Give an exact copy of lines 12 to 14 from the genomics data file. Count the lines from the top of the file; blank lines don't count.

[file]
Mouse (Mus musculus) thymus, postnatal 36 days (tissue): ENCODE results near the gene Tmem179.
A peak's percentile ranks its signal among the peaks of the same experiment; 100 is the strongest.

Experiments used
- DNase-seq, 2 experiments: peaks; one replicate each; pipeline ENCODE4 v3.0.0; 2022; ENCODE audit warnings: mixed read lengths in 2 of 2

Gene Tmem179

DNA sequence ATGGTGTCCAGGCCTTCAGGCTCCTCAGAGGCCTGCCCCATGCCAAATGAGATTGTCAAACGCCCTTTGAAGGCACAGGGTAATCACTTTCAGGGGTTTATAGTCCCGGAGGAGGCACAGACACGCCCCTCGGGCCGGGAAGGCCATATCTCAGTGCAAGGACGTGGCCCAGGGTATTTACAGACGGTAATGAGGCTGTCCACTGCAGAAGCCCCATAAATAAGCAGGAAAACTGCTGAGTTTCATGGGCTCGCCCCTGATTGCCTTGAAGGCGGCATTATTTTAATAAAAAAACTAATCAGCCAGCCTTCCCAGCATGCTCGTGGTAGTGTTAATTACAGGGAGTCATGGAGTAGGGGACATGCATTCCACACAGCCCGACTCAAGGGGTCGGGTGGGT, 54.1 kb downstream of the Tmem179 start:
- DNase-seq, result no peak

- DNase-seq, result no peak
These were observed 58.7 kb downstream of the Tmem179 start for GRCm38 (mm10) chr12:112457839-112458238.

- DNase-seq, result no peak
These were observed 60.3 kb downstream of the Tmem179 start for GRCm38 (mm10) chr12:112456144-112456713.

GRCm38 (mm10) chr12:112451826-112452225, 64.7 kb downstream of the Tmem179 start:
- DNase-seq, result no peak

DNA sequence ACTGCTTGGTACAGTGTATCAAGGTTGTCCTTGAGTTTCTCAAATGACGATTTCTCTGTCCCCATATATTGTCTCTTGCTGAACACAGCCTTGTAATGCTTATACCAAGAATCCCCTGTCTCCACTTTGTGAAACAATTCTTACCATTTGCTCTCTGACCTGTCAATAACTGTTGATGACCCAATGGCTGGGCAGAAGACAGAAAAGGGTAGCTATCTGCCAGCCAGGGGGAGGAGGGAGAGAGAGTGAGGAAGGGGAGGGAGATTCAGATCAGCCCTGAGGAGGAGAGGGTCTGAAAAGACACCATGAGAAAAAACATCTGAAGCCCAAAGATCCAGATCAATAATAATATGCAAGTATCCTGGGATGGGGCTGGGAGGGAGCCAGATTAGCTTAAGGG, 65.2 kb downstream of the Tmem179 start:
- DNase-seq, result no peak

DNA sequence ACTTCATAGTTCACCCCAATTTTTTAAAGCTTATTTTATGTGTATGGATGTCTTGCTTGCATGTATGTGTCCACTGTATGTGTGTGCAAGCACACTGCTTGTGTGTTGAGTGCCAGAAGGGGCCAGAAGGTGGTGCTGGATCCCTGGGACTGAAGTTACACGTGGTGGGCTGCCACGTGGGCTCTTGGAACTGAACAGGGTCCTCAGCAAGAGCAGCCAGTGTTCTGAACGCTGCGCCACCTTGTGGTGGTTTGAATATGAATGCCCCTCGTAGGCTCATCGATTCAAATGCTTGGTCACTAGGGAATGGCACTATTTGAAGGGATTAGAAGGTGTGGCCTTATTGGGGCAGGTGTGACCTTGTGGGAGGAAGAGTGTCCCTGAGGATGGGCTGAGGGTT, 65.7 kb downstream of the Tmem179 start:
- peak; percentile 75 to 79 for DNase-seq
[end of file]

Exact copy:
GRCm38 (mm10) chr12:112451826-112452225, 64.7 kb downstream of the Tmem179 start:
- DNase-seq, result no peak

DNA sequence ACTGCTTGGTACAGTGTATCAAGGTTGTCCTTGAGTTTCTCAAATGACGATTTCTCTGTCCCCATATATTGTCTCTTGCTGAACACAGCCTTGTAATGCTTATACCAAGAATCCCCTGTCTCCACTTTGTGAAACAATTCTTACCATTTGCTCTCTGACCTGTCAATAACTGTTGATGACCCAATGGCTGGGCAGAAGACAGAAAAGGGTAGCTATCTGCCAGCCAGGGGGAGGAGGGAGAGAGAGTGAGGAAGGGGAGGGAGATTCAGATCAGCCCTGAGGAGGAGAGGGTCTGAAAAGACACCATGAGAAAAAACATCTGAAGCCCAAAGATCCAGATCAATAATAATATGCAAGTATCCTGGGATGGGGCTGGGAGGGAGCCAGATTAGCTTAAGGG, 65.2 kb downstream of the Tmem179 start: